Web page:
Page:March 1916 QST.djvu/7

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MARCH 1916
two, unless the relay stations on a given Trunk Line were sure that they could be at their instruments more frequently.

 The hour at which the test work was to be done is an important element. QRM has to be considered and the fact that there is a wide difference in time between the Atlantic Coast states and the Pacific Coast states must have weight. NAA sends time at 10:00 p. m. eastern time, which is 9:00 p. m. central time, 8:00 p. m. western time, and 7:00 p. m. coast time. A great many amateurs want to use these signals for various purposes, including testing of their receiving instruments, so that by no possibility must these signals be jammed. The little boy with the spark coil and the dry cells is to be considered early in the evening, and he is notorious for his, ability to QRM anything when he is just across the street. It seems therefore; that an hour like 10:30 or 11:00 p. m. would stand more chance of being successful than any other hour. The movies are out by this time, which is a factor we can by no means overlook, and it is not so late that it would kill us to stay up one or even two nights in a week. This matter however, is one for each Trunk Line to settle for itself.

 In the matter of lapping over from one time district into another, such as from Eastern Time to Central Time, it would, seem that this would have to be delayed at the point where the lap occurred. For example, a message received at Buffalo, the limit of Eastern Time, could be held one hour until Cleveland time came around. Coming the other way, Buffalo would have to understand that things would be one hour later coming from Cleveland than usual. The other alternative is for the east to take a very late hour, say Midnight, and the west to put up with an early hour, say eight o’clock on the coast. This would have the advantage of having us all at our instruments at the same hour all over the entire country. With things well managed, and working right, we could probably handle a message in Chicago through to Portland, Maine and receive back the QSL in fifteen or twenty minutes. In the case of those of us having especially good aerials and ground connections, and who know how to tune, we probably would make many very remarkable and extremely interesting long distance records. It would not be at all
unusual for the man in Maine to hear Ann Arbor, Mich., nor the man in Little Rock, Arkansas to hear Chicago Headquarters when he started out his test msg. From the records which have already been printed in QST, all this and even more would not be unusual.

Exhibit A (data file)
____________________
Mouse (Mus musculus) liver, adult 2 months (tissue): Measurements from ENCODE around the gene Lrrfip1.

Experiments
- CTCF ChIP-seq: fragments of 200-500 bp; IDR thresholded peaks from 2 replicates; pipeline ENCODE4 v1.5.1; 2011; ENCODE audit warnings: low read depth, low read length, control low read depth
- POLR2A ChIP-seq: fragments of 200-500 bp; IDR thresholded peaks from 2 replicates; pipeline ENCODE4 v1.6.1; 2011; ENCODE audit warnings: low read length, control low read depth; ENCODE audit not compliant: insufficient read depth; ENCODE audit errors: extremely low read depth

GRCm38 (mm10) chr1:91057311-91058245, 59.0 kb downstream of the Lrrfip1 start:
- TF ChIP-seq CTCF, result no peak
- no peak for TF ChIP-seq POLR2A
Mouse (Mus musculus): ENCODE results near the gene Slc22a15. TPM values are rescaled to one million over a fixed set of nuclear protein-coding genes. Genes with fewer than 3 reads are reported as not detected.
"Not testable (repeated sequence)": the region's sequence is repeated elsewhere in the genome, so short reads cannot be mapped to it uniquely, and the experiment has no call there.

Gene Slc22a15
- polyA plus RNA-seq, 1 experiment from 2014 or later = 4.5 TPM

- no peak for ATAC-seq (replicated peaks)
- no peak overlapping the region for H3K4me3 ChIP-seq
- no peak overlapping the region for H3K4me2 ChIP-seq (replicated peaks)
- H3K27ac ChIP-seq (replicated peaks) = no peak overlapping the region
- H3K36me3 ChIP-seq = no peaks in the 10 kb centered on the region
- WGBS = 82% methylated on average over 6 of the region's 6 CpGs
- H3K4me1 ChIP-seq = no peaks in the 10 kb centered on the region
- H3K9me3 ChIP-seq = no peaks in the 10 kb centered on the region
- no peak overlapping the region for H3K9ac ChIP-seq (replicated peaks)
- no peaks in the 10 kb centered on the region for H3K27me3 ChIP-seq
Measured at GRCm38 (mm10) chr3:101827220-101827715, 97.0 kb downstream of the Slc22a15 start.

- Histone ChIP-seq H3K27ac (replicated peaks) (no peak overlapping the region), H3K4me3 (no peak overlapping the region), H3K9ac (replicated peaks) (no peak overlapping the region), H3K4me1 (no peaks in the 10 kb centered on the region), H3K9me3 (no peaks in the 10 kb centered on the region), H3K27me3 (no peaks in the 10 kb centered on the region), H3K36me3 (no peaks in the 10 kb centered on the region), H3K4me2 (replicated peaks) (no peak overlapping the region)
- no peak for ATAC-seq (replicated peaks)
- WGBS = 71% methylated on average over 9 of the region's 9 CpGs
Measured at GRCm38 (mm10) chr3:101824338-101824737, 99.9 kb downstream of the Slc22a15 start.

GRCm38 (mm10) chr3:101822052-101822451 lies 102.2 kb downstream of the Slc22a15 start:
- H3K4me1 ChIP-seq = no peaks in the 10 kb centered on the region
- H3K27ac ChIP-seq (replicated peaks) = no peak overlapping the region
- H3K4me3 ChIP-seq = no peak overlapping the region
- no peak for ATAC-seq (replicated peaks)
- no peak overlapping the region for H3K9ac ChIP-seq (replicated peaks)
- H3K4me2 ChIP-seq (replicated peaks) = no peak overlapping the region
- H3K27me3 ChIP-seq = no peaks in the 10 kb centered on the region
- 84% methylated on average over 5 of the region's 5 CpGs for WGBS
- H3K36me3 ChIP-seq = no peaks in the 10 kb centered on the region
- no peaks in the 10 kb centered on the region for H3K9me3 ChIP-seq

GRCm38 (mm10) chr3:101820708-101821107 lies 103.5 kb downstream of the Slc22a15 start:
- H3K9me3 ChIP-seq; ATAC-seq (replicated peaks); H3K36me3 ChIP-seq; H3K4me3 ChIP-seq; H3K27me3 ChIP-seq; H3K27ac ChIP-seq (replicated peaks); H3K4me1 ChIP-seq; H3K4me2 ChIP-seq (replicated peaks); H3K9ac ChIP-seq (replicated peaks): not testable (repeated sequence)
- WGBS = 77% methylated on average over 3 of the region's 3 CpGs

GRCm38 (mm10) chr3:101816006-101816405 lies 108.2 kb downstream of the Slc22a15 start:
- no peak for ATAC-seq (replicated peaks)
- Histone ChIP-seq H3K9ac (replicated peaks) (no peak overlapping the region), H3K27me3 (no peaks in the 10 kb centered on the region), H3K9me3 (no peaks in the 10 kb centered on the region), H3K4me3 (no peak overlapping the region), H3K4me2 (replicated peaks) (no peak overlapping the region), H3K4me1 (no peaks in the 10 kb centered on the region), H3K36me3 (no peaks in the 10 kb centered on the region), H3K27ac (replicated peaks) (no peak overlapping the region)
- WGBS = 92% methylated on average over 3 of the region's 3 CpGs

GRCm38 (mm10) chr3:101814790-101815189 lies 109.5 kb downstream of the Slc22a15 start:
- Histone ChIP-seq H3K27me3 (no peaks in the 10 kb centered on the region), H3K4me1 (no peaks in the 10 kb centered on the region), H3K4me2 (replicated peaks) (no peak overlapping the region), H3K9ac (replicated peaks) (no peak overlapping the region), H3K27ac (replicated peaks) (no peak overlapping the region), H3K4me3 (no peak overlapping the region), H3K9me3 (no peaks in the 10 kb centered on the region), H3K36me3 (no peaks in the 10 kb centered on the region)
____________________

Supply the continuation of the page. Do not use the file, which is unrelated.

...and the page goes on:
All things considered, the writer would be personally in favor of the uniform listening in hour all over the country, because he believes the sacrifice of sitting up late in the east would be more than rapid by knowing that every one else throughout the country was at his instruments at that exact moment. This, however, is left to district headquarters, as is proper, and as every other detail of management should also be.

 Another important matter is the form a test message should take. For our amateur purposes, we should send out, an unknown pass word so as to check up who really got it, and the returning receipt, or as we call it, the QSL, should bear the call letters of every station who received and relayed it. When the QSL is received back to district headquarters, a record should be kept of just how, far it got before it had to be returned on account of not being able to get farther. With this information, district headquarters would know just where the blame should be placed and by mail, he could find out if it could be corrected and if so, how.

 A thing, which would help, would be to publish in QST, every month, the records of the work of each Trunk Line. Then, the League could offer a prize each month to the headquarters who made the most credible showing, just as the different sections on a railroad are given regular prizes for,the best showing section on the road.

 In closing, the writer wants to put in his plea for help on the matter of selecting, District Headquarters. We cannot do this at Headquarters, because we do not know enough. The local stations in or near Chicago or Philadelphia, or San Francisco know who the best station is for District Headquarters, all things considered. Therefore, a vote is wanted from each of these three different places, said vote to be sent in to main Headquarters at Hartford, and only those who know something about the station voted for to cast a vote.


 At a meeting of the Norristown Radio Ass’n held on, January third the following members were elected to office for an period of six months: Randolph Roland, Pres., Harold Gresh, Vice Pres., Wilbur Heyser,
Treas., and Donald Walker, Sec. The organization would be pleased to hear from similar associations and request that all mail be addressed to Donald Walker, 552 Kohn St., Norristown, Pa.